Jeff Clement was the No. 3 pick in that same draft--between Gordon and Zimmerman--and after hitting just .218/.277/.371 in 152 games for the Mariners and Pirates he'll likely spend this season at Triple-A for the Twins.

• After spending nearly all of last season in the Twins' bullpen despite adding to his lengthy track record of mediocrity with a 5.71 ERA and 26-to-22 strikeout-to-walk ratio in 52 innings Jeff Gray was dropped from the 40-man roster in late August. He went unclaimed on waivers, became a free agent, and agreed to a minor-league deal with the White Sox.

Kiley McDaniel, who formerly worked for several MLB teams, recently watched Miguel Sano and Byron Buxton play instructional league games and wrote very detailed, interesting scouting reports for Fan Graphs.

Francisco Liriano's two-year, $12.75 million deal with the Pirates is in jeopardy because of an offseason injury to his non-throwing arm.

• An oral history of Nick Punto sliding into first base is the best thing you'll read today.

• Podcast listeners who enjoy when we're interrupted by a drunk person will absolutely love this week's episode, and there's also some good Twins talk about how the roster is shaping up.

May 11, 2012

Twins Notes: Birthday boys, pimping, demoting, neglecting, and mocking

• Reminder: Gleeman and The Geek airs live on KFAN at 4:00 on Sunday. I can neither confirm nor deny that this week's show will just be me sighing into the microphone for an hour.

• Happy birthday to No. 1 prospect Miguel Sano, who turned 19 years old today and is hitting .303/.417/.655 with 10 homers and 20 walks in 33 games at low Single-A. Last week Sano hit a game-winning homer against the Angels' affiliate and the benches cleared because, as Cedar Rapids manager Jamie Burke put it: "I think he kind of pimped that home run a little bit." Here's more from Jeff Johnson of the Cedar Rapids Gazette:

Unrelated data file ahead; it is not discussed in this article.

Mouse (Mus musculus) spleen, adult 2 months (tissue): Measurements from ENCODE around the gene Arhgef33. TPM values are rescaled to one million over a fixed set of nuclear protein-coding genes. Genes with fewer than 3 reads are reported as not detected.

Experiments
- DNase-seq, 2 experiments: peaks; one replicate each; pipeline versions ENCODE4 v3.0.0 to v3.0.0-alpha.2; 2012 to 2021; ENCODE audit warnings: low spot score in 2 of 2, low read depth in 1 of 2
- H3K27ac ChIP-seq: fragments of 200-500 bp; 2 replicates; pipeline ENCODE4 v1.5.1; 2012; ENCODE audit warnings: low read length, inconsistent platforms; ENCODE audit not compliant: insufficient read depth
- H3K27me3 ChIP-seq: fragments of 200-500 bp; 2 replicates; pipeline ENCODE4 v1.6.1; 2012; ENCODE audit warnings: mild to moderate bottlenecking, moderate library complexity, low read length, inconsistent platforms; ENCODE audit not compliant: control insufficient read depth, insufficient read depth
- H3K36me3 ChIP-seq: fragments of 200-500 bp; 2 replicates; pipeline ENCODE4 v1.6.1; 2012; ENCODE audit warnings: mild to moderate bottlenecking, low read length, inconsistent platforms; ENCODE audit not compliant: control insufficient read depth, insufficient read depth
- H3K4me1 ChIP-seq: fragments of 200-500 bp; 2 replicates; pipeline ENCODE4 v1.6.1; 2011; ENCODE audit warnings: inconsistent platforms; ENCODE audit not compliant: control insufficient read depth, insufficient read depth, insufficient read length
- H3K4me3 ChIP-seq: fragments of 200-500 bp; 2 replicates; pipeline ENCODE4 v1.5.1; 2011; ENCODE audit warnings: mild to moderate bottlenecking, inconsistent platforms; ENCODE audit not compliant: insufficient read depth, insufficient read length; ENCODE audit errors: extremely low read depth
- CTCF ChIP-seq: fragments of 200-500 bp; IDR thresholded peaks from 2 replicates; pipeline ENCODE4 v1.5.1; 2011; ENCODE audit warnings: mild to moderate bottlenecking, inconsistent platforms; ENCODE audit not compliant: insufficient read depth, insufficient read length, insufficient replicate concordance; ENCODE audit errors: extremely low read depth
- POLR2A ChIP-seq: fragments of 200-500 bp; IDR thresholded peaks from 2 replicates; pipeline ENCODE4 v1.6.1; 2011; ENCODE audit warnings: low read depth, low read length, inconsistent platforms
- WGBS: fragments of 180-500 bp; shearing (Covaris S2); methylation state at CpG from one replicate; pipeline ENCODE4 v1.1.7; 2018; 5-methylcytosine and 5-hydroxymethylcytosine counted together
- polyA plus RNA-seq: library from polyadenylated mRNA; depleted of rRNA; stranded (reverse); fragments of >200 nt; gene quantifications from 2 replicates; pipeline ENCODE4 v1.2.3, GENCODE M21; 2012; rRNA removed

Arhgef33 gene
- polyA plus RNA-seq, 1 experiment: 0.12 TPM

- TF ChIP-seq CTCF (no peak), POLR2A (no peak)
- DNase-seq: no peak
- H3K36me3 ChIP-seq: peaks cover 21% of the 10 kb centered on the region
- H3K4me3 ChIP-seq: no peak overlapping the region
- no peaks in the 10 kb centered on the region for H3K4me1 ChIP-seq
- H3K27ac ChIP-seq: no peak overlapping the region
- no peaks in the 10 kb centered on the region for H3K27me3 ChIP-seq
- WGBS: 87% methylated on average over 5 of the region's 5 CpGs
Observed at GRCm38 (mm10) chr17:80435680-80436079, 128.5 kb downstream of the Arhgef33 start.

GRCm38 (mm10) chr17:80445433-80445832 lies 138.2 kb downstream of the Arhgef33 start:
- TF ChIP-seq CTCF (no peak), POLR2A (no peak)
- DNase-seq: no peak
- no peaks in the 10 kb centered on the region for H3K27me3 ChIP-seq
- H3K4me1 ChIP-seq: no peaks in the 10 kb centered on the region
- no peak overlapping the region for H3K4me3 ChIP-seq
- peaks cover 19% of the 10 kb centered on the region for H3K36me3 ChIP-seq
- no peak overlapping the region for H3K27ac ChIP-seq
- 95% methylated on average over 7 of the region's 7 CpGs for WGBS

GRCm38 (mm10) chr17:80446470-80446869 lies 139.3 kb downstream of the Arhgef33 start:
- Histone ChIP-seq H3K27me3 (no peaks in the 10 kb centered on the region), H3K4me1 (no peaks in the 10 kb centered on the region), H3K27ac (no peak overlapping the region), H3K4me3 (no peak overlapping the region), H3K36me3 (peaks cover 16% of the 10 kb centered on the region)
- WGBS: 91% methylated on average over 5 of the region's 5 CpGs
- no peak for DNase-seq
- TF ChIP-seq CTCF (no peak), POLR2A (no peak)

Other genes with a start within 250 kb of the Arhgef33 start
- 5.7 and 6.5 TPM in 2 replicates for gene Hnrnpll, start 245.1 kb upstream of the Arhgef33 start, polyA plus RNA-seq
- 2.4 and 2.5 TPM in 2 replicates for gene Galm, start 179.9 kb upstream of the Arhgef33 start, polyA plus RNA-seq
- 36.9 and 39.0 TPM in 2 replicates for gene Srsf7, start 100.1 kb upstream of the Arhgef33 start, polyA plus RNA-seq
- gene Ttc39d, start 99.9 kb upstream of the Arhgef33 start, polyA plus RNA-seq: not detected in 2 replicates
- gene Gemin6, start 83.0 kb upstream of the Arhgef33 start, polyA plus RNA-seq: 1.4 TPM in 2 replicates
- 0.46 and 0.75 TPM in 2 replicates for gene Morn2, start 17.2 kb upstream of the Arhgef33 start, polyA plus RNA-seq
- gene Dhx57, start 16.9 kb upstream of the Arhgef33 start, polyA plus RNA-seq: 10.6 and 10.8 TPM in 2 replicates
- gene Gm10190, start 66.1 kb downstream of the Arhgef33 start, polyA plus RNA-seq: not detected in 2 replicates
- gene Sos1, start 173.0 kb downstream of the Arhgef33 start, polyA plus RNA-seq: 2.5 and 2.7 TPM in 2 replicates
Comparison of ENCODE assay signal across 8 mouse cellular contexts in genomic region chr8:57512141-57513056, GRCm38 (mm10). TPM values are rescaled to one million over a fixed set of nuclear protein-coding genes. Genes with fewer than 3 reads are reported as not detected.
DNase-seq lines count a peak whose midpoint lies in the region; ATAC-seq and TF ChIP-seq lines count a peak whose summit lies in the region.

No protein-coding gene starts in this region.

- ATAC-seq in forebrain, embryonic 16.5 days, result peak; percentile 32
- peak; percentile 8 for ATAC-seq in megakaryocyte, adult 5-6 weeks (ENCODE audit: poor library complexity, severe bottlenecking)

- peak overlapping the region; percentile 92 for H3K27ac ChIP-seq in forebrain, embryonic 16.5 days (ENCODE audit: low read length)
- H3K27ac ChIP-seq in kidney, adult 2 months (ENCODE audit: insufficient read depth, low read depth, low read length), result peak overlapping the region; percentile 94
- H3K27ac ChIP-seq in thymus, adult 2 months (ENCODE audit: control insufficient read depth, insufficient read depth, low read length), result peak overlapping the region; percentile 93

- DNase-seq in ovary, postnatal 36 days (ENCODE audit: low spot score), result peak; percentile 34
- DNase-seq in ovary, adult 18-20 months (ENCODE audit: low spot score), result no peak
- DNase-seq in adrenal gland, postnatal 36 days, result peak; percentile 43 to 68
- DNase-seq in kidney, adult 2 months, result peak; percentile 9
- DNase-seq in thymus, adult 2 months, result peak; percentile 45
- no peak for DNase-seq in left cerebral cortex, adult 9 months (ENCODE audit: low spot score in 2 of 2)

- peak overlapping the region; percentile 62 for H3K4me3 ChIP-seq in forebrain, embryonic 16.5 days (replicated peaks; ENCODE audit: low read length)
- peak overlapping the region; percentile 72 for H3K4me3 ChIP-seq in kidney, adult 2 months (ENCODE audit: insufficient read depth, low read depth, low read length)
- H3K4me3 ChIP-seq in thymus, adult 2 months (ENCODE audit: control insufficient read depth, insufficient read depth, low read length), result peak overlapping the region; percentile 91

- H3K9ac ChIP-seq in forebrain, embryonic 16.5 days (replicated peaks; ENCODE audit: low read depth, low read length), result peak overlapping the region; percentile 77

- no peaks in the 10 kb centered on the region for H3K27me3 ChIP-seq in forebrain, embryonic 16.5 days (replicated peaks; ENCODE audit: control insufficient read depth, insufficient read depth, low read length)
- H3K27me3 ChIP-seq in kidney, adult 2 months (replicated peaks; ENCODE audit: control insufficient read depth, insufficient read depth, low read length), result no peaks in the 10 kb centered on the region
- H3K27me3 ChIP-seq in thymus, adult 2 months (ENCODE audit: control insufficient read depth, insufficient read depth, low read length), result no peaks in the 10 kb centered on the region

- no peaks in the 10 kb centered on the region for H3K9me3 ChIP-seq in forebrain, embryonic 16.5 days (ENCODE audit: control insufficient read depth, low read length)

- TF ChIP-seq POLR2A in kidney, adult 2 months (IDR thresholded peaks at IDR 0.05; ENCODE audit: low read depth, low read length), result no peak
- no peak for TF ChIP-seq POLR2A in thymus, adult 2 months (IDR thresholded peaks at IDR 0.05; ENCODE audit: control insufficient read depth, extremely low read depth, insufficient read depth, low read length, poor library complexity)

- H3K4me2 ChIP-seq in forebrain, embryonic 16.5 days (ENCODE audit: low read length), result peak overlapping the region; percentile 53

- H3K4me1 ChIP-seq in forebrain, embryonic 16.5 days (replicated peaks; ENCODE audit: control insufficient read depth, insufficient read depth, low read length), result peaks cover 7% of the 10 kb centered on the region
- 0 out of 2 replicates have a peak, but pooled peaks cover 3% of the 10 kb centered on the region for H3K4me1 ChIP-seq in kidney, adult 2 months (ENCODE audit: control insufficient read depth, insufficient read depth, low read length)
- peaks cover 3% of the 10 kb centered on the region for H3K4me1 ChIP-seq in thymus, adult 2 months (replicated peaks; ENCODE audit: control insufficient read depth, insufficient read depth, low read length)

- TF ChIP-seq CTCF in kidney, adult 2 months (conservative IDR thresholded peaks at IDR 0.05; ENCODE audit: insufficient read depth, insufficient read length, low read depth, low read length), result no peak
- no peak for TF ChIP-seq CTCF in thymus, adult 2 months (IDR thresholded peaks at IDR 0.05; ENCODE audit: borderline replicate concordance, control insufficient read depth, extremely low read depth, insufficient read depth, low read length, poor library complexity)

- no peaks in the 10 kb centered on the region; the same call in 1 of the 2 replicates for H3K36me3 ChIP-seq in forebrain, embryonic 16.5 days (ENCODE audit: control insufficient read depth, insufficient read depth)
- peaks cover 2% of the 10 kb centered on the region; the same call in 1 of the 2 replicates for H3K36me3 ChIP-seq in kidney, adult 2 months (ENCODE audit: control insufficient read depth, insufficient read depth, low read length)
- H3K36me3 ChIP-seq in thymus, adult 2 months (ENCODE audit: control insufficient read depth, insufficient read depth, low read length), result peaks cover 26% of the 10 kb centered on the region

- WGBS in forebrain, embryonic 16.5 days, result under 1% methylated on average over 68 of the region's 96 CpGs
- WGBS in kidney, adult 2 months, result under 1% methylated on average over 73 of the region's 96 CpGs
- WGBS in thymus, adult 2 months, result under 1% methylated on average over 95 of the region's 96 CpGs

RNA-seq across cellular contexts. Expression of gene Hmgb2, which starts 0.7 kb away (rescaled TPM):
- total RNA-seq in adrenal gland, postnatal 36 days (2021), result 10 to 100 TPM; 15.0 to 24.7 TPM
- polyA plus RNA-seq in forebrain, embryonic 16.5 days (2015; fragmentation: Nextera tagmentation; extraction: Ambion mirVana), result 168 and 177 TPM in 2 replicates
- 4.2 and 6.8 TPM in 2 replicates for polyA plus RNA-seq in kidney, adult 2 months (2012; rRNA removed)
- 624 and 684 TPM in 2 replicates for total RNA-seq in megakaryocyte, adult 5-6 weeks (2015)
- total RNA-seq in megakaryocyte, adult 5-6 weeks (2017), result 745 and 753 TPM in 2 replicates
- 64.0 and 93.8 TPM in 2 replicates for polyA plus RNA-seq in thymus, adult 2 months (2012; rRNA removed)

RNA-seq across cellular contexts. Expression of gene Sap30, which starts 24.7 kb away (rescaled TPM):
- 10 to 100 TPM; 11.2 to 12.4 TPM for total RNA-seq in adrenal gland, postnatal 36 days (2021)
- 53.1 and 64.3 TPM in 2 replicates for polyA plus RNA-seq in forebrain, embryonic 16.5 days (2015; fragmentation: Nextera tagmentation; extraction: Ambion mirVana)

Sano stood in the batter's box awhile to watch his homer against relief pitcher Carmine Giardiana. He trotted the bases, but virtually stopped a few feet before touching the plate, taking off his batting helmet as Kernels catcher Abel Baker barked at him.

Sano glared at the Kernels dugout after finally touching the plate, with Kernels players continuing to give him significant grief. He took a step toward Baker, and the dugouts began to empty, with umpires Fernando Rodriguez and Paul Clemons, as well as both teams' coaching staffs, doing a good job of squelching what could have been an ugly scene.

Also worth noting is that being annoyed by Sano's actions following the homer didn't stop Burke from effusively praising him as a player:

He's young, but he's one heck of a player, man. He's unbelievable. That's the best player I've seen here, by far.

Twins fans may remember Burke as the White Sox catcher who got destroyed by Torii Hunter in a home plate collision back in 2004.

Anthony Slama has never gotten an extended shot with the Twins despite dominating every level of the minors and was dropped from the 40-man roster after injuring his elbow late last season. He's healthy again, posting a 0.57 ERA with 27 strikeouts in 16 innings as Rochester's closer, which gives him a 2.35 ERA and 162 strikeouts in 133 career innings at Triple-A. Slama is 28 years old and has shaky control, but there's no excuse for ignoring him at this point.

Remember when the Twins signed Jason Marquis and Terry Ryan said "he throws the ball over the plate" despite the fact that his career walk rate of 3.5 per nine innings was the exact same as Francisco Liriano's? Through five starts Marquis has more walks (11) than strikeouts (10) in 27 innings and has thrown the same percentage of his pitches for strikes as Liriano, who's been banished to the bullpen.

Sean Burroughs and Clete Thomas cleared waivers after being designated for assignment by the Twins, meaning they'll both remain in the organization at Triple-A but no longer reside on the 40-man roster. Stockpiling that type of depth is a good thing, but in making room for Thomas in Rochester's outfield the Twins demoted No. 2 prospect Joe Benson from Triple-A to Double-A despite the fact that he'd already spent two seasons there.